Objective: To audit clinical usefulness of urine cytology examination in a subspecialised urological unit setting. Patients and Methods: Data from the hospital information support system on urinary cytology examinations carried out at one centre was audited over a period of 15 months. Source of urine cytology specimens, clinical profile of patients and the findings of urinary cytology were analysed and collated. Results: A total of 1400 urinary cytology specimen on 900 patients were requested during 15 months study period. Urologists requested 1092 (78%) and non-urologists (general practitioners, physician or general surgeons) requested 318 (22%) specimens. The majority of specimens, 1115 (80%) did not show any cytological evidence of malignancy. 83 specimens (6%) showed cytological evidence of malignant cells consistent with origin from a urothelial malignancy. Among this group 87% (72) were more than 50 years of age and 60 (72%) had history of gross heamaturia. 159 (11.35) cases were reported as being suspicious of malignancy or showing atypical cells requiring further evidence. A total of 43 (3.04%) specimens were poorly preserved or insufficient for diagnosis. The positivity rate amongst urologist and non-urologists request was 56% and 6% respectively (p = 0.00001 value). The source in 37 (86%) specimens reported, as poorly preserved or insufficient for diagnosis was non-urologists compared to 6 (14%) from urologists with significant p value (0.00001). Conclusions: Urinary cytology for malignant cells is a contributory investigation in the diagnosis of urological malignancy. It should be only ordered in the proper clinical situation.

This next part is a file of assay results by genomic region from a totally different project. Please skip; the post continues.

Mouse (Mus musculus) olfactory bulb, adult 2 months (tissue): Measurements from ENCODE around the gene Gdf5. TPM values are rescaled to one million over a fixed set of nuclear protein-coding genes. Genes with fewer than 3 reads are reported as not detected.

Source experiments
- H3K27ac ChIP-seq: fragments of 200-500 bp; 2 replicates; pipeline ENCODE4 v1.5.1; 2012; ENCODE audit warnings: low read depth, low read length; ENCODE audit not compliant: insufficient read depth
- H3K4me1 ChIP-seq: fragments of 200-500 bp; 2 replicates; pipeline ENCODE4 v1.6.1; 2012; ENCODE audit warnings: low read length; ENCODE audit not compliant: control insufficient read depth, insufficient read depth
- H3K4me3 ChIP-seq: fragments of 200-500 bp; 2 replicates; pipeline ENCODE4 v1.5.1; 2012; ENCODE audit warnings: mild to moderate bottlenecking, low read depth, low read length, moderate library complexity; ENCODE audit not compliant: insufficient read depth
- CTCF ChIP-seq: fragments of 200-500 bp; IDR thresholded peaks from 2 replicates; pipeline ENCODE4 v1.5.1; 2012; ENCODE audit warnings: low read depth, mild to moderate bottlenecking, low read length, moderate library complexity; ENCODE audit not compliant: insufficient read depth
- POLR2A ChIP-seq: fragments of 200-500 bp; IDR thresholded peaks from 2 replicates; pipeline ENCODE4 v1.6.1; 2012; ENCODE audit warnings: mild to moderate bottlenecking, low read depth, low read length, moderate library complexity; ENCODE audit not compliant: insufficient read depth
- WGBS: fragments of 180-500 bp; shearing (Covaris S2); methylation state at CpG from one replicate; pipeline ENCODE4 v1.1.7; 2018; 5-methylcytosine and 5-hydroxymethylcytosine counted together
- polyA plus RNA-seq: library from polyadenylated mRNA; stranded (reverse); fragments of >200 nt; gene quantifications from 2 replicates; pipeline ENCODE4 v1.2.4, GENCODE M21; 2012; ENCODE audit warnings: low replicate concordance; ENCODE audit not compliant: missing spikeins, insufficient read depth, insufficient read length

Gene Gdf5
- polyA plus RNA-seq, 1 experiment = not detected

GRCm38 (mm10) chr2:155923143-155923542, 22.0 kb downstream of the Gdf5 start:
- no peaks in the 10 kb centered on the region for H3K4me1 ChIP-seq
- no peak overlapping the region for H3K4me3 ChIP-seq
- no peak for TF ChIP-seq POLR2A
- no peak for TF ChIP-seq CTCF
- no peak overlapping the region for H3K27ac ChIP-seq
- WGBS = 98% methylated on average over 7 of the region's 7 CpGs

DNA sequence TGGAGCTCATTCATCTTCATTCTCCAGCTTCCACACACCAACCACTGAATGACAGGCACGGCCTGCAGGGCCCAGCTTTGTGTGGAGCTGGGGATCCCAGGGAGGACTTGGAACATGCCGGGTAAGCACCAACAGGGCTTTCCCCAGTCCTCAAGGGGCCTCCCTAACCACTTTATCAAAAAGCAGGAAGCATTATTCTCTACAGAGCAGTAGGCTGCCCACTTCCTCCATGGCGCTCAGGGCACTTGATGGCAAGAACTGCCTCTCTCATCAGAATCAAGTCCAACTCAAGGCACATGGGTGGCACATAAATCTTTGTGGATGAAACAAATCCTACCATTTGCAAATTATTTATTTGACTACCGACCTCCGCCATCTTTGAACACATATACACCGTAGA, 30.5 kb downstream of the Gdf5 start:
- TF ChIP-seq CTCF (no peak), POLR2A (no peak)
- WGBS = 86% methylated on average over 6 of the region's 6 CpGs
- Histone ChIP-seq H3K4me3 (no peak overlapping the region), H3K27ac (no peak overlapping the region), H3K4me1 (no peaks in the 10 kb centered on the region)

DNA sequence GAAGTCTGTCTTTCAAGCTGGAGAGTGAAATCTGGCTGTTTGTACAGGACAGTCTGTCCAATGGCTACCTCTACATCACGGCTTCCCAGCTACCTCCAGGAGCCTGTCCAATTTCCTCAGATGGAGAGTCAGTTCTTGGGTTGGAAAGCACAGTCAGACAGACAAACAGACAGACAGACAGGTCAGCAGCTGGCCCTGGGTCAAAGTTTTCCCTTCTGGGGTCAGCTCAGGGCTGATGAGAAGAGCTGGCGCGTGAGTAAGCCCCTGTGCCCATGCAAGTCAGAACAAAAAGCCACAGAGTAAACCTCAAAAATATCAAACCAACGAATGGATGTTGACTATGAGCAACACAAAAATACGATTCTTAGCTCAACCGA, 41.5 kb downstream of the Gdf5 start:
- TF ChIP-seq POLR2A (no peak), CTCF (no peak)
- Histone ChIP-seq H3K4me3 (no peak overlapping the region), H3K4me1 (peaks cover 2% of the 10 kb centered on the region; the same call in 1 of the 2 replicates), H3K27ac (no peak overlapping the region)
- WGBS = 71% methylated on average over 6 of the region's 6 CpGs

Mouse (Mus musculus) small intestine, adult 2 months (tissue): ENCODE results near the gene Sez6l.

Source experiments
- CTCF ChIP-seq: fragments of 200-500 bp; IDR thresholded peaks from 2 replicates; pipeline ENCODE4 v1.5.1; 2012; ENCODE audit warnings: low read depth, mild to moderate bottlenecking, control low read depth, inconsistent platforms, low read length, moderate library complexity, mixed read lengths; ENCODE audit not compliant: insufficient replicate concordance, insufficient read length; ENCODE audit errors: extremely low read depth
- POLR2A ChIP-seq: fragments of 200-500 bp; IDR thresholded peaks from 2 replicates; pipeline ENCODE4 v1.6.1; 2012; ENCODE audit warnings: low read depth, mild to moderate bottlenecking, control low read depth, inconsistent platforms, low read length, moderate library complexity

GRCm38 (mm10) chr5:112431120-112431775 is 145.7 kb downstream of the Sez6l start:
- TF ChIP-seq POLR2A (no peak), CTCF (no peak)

- Malignant cells
- Urinary bladder